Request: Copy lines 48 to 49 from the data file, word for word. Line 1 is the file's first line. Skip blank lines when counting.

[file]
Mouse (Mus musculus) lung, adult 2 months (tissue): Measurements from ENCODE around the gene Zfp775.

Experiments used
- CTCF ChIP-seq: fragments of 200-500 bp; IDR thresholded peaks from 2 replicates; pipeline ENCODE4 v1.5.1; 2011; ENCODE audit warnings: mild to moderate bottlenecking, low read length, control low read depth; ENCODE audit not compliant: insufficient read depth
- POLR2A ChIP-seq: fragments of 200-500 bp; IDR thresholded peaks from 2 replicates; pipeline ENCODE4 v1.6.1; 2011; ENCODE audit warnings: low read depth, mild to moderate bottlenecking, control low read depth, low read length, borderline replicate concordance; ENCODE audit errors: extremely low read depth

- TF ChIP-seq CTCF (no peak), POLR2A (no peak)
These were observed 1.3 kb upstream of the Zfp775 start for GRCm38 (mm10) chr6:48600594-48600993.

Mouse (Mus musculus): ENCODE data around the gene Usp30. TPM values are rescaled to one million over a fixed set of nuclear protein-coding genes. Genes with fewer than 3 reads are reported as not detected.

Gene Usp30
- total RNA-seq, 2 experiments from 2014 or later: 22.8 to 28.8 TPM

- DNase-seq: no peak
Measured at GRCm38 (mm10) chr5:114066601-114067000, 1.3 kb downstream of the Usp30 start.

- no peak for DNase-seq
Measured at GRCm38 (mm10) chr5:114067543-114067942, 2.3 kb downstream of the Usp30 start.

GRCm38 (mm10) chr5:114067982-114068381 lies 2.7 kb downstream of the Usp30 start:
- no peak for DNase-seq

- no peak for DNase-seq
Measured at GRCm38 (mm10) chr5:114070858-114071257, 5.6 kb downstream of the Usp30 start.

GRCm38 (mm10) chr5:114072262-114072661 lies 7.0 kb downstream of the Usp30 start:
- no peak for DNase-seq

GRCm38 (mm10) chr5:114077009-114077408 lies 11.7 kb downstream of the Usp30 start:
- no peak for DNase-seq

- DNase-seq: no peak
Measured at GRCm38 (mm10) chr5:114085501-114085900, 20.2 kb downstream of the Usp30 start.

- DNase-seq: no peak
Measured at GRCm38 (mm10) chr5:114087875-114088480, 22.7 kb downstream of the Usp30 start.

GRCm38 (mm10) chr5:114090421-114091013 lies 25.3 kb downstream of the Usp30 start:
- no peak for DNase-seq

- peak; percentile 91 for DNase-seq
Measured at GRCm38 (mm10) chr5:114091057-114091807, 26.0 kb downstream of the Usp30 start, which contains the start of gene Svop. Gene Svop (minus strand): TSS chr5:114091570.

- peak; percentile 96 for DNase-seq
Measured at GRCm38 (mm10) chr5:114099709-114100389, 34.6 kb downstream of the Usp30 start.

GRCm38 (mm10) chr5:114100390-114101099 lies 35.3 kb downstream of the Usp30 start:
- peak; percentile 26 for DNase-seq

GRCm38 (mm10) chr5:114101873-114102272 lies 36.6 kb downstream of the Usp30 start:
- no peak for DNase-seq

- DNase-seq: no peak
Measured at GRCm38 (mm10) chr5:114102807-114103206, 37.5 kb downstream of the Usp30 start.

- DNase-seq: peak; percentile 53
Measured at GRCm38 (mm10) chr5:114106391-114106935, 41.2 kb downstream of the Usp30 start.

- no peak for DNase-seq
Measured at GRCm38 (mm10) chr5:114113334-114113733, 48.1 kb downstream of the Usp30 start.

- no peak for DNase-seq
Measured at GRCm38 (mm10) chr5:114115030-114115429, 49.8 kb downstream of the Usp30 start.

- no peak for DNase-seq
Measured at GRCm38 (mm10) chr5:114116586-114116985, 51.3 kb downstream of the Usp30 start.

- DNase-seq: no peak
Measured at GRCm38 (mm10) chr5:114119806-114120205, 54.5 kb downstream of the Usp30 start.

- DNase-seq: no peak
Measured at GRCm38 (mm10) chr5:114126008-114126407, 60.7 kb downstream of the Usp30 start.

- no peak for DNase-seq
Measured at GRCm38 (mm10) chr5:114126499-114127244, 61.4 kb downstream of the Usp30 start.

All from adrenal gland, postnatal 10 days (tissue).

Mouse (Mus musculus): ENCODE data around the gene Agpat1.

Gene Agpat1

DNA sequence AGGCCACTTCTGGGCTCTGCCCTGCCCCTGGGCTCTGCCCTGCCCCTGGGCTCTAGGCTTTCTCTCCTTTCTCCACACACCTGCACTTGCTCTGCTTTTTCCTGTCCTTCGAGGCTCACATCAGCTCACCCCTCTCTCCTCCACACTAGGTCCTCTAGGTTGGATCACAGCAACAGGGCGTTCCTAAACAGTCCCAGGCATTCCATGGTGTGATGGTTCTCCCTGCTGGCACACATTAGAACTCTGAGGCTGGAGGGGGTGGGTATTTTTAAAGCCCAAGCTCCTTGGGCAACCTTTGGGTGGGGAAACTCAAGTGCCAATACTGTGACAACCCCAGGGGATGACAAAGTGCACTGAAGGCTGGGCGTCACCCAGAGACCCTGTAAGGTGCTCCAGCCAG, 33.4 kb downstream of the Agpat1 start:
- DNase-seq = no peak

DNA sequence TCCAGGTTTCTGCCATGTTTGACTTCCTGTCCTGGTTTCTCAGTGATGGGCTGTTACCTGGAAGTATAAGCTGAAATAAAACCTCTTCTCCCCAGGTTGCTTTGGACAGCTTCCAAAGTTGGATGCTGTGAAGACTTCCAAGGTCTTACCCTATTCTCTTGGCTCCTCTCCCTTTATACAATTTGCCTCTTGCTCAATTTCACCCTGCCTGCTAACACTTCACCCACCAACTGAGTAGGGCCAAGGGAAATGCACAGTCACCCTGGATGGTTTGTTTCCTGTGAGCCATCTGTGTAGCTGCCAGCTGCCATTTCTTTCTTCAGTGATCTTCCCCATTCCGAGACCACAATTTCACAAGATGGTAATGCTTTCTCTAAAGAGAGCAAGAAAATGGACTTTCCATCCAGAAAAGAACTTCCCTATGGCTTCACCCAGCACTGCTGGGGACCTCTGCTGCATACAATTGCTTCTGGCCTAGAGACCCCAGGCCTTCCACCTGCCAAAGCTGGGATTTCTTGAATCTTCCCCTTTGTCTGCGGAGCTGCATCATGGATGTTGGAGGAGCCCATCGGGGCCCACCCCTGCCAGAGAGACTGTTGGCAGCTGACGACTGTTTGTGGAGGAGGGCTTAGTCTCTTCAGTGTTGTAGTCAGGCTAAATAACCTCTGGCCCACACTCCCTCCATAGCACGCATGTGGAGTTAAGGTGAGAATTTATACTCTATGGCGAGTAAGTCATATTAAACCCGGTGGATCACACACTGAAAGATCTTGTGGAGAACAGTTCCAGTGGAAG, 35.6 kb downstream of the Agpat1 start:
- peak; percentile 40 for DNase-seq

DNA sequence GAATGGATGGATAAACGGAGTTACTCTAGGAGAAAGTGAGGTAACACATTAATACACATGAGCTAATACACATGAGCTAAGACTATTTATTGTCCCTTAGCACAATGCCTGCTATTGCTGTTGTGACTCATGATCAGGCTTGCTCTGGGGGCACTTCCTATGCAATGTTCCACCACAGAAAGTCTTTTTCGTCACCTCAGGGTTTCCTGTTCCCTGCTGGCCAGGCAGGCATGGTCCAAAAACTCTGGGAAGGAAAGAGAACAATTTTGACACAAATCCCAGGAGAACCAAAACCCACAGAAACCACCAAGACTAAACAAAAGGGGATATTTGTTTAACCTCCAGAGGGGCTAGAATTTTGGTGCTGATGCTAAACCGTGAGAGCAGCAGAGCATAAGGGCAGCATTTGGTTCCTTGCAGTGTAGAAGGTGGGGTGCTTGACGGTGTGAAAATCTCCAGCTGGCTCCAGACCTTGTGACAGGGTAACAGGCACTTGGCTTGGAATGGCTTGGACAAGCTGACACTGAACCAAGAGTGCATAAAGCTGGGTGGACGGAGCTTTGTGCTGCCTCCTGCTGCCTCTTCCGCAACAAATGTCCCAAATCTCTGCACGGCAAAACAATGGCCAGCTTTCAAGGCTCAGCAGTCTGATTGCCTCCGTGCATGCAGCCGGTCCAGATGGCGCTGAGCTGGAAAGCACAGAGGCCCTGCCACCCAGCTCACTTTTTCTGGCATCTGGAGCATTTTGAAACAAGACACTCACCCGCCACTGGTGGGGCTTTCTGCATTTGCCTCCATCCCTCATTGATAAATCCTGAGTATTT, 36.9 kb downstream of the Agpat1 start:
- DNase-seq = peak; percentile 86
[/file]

- DNase-seq: no peak
Measured at GRCm38 (mm10) chr5:114126008-114126407, 60.7 kb downstream of the Usp30 start.